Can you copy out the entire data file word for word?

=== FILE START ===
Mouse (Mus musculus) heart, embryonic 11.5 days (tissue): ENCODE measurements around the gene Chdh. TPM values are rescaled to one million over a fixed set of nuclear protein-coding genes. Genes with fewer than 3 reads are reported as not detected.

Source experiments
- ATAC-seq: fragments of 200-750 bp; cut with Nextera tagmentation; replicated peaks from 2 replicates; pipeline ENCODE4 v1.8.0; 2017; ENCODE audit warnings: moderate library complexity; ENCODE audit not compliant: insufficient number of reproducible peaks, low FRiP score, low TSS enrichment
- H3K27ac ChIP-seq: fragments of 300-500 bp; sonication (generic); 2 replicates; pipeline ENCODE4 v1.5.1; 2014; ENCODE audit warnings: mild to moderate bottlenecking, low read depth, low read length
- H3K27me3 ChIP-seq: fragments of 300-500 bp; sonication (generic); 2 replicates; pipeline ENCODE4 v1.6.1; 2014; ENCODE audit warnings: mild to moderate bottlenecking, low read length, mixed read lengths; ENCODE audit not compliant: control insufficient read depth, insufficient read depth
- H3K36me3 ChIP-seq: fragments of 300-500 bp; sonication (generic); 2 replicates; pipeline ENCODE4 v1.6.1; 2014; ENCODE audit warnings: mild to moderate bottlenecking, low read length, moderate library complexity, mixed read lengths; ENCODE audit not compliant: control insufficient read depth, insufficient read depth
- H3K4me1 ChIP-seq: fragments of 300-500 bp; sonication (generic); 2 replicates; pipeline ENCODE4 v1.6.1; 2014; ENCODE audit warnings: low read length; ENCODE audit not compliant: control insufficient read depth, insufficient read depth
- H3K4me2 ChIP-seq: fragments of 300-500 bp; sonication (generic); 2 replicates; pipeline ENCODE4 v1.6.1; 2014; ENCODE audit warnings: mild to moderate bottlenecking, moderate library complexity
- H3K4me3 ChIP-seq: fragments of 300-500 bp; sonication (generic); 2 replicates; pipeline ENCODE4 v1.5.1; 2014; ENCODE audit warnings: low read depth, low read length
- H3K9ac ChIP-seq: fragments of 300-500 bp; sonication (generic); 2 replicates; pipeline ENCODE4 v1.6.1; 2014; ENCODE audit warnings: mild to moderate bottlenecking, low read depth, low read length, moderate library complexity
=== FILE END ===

Mouse (Mus musculus) heart, embryonic 11.5 days (tissue): ENCODE measurements around the gene Chdh. TPM values are rescaled to one million over a fixed set of nuclear protein-coding genes. Genes with fewer than 3 reads are reported as not detected.

Source experiments
- ATAC-seq: fragments of 200-750 bp; cut with Nextera tagmentation; replicated peaks from 2 replicates; pipeline ENCODE4 v1.8.0; 2017; ENCODE audit warnings: moderate library complexity; ENCODE audit not compliant: insufficient number of reproducible peaks, low FRiP score, low TSS enrichment
- H3K27ac ChIP-seq: fragments of 300-500 bp; sonication (generic); 2 replicates; pipeline ENCODE4 v1.5.1; 2014; ENCODE audit warnings: mild to moderate bottlenecking, low read depth, low read length
- H3K27me3 ChIP-seq: fragments of 300-500 bp; sonication (generic); 2 replicates; pipeline ENCODE4 v1.6.1; 2014; ENCODE audit warnings: mild to moderate bottlenecking, low read length, mixed read lengths; ENCODE audit not compliant: control insufficient read depth, insufficient read depth
- H3K36me3 ChIP-seq: fragments of 300-500 bp; sonication (generic); 2 replicates; pipeline ENCODE4 v1.6.1; 2014; ENCODE audit warnings: mild to moderate bottlenecking, low read length, moderate library complexity, mixed read lengths; ENCODE audit not compliant: control insufficient read depth, insufficient read depth
- H3K4me1 ChIP-seq: fragments of 300-500 bp; sonication (generic); 2 replicates; pipeline ENCODE4 v1.6.1; 2014; ENCODE audit warnings: low read length; ENCODE audit not compliant: control insufficient read depth, insufficient read depth
- H3K4me2 ChIP-seq: fragments of 300-500 bp; sonication (generic); 2 replicates; pipeline ENCODE4 v1.6.1; 2014; ENCODE audit warnings: mild to moderate bottlenecking, moderate library complexity
- H3K4me3 ChIP-seq: fragments of 300-500 bp; sonication (generic); 2 replicates; pipeline ENCODE4 v1.5.1; 2014; ENCODE audit warnings: low read depth, low read length
- H3K9ac ChIP-seq: fragments of 300-500 bp; sonication (generic); 2 replicates; pipeline ENCODE4 v1.6.1; 2014; ENCODE audit warnings: mild to moderate bottlenecking, low read depth, low read length, moderate library complexity